A Right to Speak Supporting Individuals who use Alternative and Augmentative Communication- Easy read

Easy read version of the A Right to Speak guidance

Easy Read: A Right to Speak - Supporting Individuals who use Augmentative and Alternative Communication


Augmentative and Alternative Communication (AAC) is all types of communication, not just of speech and writing.

Everyone should be included in society. This document describes how we can achieve this.

We have four aims and we have nine recommendations on how we will meet these.

Who is the document for?

This document is for

  • People who use AAC, their families and carers.
  • Staff in Health Boards, Social Work and Education Departments
  • The voluntary sector
  • Speech and language therapists

This document does not include:

  • People who use technical support to communicate
  • People for whom English is not their first language

Man using type-talk phone

The Background

Communication is key to an individual's ability to make choices and decisions. Communication has an impact on a person's mental health.

The most common form of communication is speaking and writing.

AAC refers to other methods where an individual cannot communicate by speaking or writing.

The Cost

More people than ever will need AAC services.

The cost of providing these services can sometimes be high. However if the services are not provided it can have a negative impact on an individual's life, such as not being able to work.

The Future

We have consulted with people who use AAC services. They felt that it is important to provide AAC services. However it is also important that people and the community understand individuals' needs. This would promote equality.

Children, adults and carers took part in the consultation. It highlighted key areas which then produced aims.

Map of Scotland with people standing under it

These areas are our four aims:

Aim 1: We are aware of the communication needs of people who require AAC services.

Aim 2. Individuals who require AAC have equal access to quality AAC Services. These should match the level of need at any point in their life.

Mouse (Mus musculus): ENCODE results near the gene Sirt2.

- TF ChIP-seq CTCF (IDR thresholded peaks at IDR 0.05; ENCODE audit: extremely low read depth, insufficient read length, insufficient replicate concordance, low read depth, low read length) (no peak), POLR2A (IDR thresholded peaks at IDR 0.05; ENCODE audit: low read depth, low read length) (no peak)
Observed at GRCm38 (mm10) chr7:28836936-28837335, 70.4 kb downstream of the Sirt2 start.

Aim 3. Individuals who require AAC should have these services at the correct time. There should not be a delay.

Aim 4. Services supporting people who use AAC should collect evidence to show it is cost effective.

What needs to be done?

There are nine recommendations to take these aims forward


  1. AAC services should show they are effective by evaluating the benefits of AAC services and equipment.
  2. Agencies should gather figures to show AAC is cost effective. This will maintain funding of AAC services.
  3. AAC services should provide support to service users. They should promote universal support so everyone is aware of and understands AAC.
  4. People who require AAC services should have access to high quality assessment and support.
  5. The Scottish Government will look at the best way to deliver AAC
  6. Health Boards and Councils should work together to provide the best AAC service.
  7. AAC Services will provide advice to agencies on equipment. This will support planning and providing AAC.
  8. AAC services will follow National Guidance. However they will apply this at a Local level. This will provide the best service for people who require equipment and support.
  9. Scottish Government to provide funding to support this guidance.

Women speaking on a phone and man using a computer


The Scottish Government will make sure that these recommendations are taken forward. They will evaluate their impact.


Email: Peter Kelly

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